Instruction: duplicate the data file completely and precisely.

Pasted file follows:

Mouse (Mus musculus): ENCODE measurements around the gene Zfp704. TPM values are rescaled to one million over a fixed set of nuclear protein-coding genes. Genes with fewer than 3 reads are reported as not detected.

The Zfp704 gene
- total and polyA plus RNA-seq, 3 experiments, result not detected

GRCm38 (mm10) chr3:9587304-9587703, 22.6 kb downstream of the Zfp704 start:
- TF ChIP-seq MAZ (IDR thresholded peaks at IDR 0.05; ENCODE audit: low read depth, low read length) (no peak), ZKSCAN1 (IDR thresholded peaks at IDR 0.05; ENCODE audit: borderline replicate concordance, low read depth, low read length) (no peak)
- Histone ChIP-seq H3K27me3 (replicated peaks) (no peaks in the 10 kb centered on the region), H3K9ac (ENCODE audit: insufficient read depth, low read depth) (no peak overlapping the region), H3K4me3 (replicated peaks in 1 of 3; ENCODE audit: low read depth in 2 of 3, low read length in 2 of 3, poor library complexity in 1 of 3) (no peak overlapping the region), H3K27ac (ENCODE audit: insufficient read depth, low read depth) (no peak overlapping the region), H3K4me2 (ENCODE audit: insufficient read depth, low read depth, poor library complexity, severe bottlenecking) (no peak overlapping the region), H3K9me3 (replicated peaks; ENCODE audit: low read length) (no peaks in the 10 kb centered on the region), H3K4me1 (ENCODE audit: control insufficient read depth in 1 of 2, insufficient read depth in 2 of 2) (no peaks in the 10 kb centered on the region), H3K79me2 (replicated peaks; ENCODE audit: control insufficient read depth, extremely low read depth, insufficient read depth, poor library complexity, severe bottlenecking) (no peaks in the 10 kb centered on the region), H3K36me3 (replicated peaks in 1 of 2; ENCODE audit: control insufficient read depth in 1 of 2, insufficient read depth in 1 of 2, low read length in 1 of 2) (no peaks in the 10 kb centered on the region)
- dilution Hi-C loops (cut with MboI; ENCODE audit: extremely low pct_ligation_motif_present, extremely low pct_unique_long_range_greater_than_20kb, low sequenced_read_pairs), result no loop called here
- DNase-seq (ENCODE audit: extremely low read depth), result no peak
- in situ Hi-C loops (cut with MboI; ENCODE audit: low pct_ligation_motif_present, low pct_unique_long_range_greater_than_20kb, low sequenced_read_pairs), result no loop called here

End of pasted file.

Mouse (Mus musculus): ENCODE measurements around the gene Zfp704. TPM values are rescaled to one million over a fixed set of nuclear protein-coding genes. Genes with fewer than 3 reads are reported as not detected.

The Zfp704 gene
- total and polyA plus RNA-seq, 3 experiments, result not detected

GRCm38 (mm10) chr3:9587304-9587703, 22.6 kb downstream of the Zfp704 start:
- TF ChIP-seq MAZ (IDR thresholded peaks at IDR 0.05; ENCODE audit: low read depth, low read length) (no peak), ZKSCAN1 (IDR thresholded peaks at IDR 0.05; ENCODE audit: borderline replicate concordance, low read depth, low read length) (no peak)
- Histone ChIP-seq H3K27me3 (replicated peaks) (no peaks in the 10 kb centered on the region), H3K9ac (ENCODE audit: insufficient read depth, low read depth) (no peak overlapping the region), H3K4me3 (replicated peaks in 1 of 3; ENCODE audit: low read depth in 2 of 3, low read length in 2 of 3, poor library complexity in 1 of 3) (no peak overlapping the region), H3K27ac (ENCODE audit: insufficient read depth, low read depth) (no peak overlapping the region), H3K4me2 (ENCODE audit: insufficient read depth, low read depth, poor library complexity, severe bottlenecking) (no peak overlapping the region), H3K9me3 (replicated peaks; ENCODE audit: low read length) (no peaks in the 10 kb centered on the region), H3K4me1 (ENCODE audit: control insufficient read depth in 1 of 2, insufficient read depth in 2 of 2) (no peaks in the 10 kb centered on the region), H3K79me2 (replicated peaks; ENCODE audit: control insufficient read depth, extremely low read depth, insufficient read depth, poor library complexity, severe bottlenecking) (no peaks in the 10 kb centered on the region), H3K36me3 (replicated peaks in 1 of 2; ENCODE audit: control insufficient read depth in 1 of 2, insufficient read depth in 1 of 2, low read length in 1 of 2) (no peaks in the 10 kb centered on the region)
- dilution Hi-C loops (cut with MboI; ENCODE audit: extremely low pct_ligation_motif_present, extremely low pct_unique_long_range_greater_than_20kb, low sequenced_read_pairs), result no loop called here
- DNase-seq (ENCODE audit: extremely low read depth), result no peak
- in situ Hi-C loops (cut with MboI; ENCODE audit: low pct_ligation_motif_present, low pct_unique_long_range_greater_than_20kb, low sequenced_read_pairs), result no loop called here